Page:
Web designers use various tools that are different based on what part of the production process they are involved in. These tools are upgraded by software and newer standards over time but the principles behind them remain exactly the same. Technologies used to create sites include W3C standards like CSS and HTML, which could be hand-coded or generated by WYSIWYG editing software. Other tools web designers might use include symbol up validators and other testing programs for usability and accessibility to ensure web accessibility guidelines are met by their web sites.
Skills and techniques
Marketing and communication design Advertising and communication design on a site may identify what functions for the target market. This can be particular strand or an age group of culture; consequently the designer may comprehend the tendencies of its audience. Designers may also understand the type of website they are designing, meaning, for example, that (B2B) business to business website design factors might differ significantly from a consumer targeted website such as a retail or entertainment web site. Careful thought might be made to ensure that overall design or the aesthetics of a site do not clash with accuracy and the clarity of the information or the ease of web navigation, especially on a B2B web site. Designers may also consider the standing of the owner or business the site is representing to ensure they're described favourably. User comprehension of the information of a web site often depends upon user comprehension of the means by which the site works. This is part of the user experience design. User experience is related to layout, clear directions and labeling on a web site. If a user perceives the usefulness of the site, they're more likely to continue using it. Users who are well versed with website use and skilled may locate a more distinctive, yet less intuitive or less user-friendly site interface useful however. However, users with less experience are more unlikely to see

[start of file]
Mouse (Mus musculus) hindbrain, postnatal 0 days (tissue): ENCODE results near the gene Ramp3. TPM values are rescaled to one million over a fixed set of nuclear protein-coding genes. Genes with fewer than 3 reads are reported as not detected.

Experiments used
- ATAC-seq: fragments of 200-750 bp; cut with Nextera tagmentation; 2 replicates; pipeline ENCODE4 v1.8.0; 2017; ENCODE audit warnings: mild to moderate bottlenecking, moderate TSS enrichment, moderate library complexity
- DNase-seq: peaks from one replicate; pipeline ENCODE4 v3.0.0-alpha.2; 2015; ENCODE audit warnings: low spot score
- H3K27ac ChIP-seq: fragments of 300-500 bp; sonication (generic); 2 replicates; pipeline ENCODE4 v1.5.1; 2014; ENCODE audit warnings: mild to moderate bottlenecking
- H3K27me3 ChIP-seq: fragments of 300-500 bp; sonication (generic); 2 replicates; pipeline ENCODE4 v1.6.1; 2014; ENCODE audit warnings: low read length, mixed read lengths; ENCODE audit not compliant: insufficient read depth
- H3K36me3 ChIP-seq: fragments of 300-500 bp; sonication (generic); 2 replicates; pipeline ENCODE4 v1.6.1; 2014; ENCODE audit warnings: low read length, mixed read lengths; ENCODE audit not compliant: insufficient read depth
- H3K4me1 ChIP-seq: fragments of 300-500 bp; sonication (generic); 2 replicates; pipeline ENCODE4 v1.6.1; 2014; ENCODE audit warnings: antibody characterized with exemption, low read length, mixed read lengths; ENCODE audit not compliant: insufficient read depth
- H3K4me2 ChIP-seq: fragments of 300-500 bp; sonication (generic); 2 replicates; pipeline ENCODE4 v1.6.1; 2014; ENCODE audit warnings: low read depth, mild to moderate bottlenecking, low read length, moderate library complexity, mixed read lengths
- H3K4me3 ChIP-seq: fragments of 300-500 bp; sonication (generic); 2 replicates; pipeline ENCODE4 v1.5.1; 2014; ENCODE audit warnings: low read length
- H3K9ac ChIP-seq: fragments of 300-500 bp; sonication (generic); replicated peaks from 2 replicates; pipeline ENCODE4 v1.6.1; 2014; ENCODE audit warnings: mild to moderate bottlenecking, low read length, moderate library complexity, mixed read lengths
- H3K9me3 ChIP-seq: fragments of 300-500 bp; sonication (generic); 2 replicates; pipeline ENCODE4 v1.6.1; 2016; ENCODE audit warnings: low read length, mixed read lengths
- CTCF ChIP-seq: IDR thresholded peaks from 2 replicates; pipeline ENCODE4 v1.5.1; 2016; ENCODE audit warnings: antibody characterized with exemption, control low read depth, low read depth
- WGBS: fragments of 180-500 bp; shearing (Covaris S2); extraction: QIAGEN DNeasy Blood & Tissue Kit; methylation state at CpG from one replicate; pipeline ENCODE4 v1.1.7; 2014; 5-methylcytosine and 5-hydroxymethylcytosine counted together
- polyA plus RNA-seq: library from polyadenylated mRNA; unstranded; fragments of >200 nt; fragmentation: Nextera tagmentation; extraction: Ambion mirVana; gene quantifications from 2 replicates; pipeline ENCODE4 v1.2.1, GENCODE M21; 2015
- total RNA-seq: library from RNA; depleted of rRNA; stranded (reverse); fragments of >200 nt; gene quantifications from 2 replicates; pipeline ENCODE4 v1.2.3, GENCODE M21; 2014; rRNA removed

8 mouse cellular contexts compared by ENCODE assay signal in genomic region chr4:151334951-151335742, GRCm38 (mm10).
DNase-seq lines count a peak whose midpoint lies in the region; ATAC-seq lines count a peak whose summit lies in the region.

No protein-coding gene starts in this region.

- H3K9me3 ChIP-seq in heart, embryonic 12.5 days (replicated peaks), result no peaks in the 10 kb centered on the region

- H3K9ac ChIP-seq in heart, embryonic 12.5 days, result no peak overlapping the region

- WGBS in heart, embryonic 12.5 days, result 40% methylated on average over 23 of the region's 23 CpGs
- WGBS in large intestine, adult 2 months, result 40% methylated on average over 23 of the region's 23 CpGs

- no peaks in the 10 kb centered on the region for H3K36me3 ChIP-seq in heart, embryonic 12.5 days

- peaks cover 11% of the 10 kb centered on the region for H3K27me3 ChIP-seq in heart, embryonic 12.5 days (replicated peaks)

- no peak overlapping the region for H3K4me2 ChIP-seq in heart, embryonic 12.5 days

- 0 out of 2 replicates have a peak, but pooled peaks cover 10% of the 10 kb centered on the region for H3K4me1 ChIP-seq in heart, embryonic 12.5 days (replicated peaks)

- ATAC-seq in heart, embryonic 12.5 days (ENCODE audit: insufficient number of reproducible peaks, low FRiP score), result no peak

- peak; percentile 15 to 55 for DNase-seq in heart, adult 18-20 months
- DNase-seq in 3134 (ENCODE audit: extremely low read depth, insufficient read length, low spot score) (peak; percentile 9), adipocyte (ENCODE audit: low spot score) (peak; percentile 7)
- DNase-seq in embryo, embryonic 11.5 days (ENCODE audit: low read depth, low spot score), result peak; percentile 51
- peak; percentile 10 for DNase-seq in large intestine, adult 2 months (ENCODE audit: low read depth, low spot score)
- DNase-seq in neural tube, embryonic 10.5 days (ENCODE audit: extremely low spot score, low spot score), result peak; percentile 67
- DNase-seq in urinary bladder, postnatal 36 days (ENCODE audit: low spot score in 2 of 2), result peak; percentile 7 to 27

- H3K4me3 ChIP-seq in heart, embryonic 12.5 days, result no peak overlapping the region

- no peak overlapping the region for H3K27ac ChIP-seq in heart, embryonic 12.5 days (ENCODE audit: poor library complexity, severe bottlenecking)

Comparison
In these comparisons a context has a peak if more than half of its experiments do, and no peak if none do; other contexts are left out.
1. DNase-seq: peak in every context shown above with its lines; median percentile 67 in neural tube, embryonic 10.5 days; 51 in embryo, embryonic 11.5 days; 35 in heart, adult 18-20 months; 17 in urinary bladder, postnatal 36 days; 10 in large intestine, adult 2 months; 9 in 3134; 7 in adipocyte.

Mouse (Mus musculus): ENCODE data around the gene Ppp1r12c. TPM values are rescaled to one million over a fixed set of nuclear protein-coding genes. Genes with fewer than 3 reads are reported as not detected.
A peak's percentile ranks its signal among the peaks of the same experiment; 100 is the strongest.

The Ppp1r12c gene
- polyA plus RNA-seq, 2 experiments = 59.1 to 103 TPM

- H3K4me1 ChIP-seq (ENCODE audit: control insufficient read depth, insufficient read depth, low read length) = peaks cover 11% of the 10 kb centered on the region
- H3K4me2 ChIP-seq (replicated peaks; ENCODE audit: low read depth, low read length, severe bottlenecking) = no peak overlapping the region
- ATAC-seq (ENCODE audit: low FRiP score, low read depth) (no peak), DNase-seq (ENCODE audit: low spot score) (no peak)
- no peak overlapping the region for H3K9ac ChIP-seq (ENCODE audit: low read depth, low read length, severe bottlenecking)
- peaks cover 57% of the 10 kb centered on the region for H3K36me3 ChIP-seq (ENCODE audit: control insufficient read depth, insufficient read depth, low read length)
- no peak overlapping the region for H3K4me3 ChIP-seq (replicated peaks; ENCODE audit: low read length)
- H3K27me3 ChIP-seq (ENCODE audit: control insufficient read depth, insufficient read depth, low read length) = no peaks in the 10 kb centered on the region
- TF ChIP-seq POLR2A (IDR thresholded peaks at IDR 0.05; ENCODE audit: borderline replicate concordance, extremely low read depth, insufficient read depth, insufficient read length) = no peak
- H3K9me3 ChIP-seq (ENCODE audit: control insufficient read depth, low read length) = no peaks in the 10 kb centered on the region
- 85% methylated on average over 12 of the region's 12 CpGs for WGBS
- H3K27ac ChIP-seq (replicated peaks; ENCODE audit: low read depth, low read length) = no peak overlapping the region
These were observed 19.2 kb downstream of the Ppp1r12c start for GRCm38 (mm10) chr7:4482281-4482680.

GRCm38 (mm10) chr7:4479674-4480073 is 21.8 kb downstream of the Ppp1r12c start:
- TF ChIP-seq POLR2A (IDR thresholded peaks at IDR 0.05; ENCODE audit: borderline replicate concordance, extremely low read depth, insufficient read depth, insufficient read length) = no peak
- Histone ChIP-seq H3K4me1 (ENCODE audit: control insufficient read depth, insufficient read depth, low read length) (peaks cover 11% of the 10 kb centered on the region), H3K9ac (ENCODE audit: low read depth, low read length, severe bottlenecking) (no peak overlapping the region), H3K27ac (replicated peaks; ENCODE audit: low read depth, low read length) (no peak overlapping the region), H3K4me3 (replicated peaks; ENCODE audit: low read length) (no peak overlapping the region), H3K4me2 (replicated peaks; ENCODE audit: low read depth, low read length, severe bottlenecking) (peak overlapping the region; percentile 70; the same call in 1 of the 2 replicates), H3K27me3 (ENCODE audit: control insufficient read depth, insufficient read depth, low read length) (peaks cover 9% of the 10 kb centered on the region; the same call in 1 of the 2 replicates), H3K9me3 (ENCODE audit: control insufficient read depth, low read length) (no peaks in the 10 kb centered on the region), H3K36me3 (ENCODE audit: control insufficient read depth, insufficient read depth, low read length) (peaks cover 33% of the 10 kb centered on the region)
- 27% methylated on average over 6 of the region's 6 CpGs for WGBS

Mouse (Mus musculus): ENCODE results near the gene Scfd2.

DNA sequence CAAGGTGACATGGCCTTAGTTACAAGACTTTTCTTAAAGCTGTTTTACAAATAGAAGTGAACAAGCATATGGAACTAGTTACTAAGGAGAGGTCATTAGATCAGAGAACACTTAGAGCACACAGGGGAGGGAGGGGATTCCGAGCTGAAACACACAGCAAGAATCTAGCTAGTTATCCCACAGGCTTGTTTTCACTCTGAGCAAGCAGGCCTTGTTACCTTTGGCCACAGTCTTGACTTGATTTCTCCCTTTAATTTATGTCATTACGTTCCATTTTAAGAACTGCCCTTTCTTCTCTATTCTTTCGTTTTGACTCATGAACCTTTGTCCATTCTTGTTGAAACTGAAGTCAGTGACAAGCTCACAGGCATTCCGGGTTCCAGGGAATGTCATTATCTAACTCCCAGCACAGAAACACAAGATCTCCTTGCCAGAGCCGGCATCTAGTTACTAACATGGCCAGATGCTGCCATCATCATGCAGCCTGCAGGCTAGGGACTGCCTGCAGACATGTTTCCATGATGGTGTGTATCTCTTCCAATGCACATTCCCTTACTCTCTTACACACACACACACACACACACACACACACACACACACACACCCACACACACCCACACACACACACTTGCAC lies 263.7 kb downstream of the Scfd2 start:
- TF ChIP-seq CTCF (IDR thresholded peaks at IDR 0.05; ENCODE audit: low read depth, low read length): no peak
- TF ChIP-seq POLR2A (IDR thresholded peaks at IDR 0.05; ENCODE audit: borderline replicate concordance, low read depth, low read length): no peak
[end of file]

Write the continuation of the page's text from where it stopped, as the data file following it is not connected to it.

utility or the advantages of a site interface that is intuitive. This drives the trend for a more worldwide user experience and simple access to adapt as numerous users as possible regardless of user ability. Complex interactional functions may need plug ins if not advanced coding language abilities. Selecting whether to use task that requires plug ins is a critical decision in user experience design. If the plugin does not come pre-installed with most browsers, there is a danger that the user will have neither the know how or the patience to install a plugin only to access the content. If the function demands advanced coding language skills, it may be overly costly in either cash or time to code when compared with the quantity of augmentation the function will increase the user experience. There's also a risk that advanced interactivity may be incompatible with older browsers or hardware settings. Publishing a function that doesn't operate reliably is than making no effort not potentially better for the user experience. It depends on the target audience if it is likely to be wanted or worth any risks.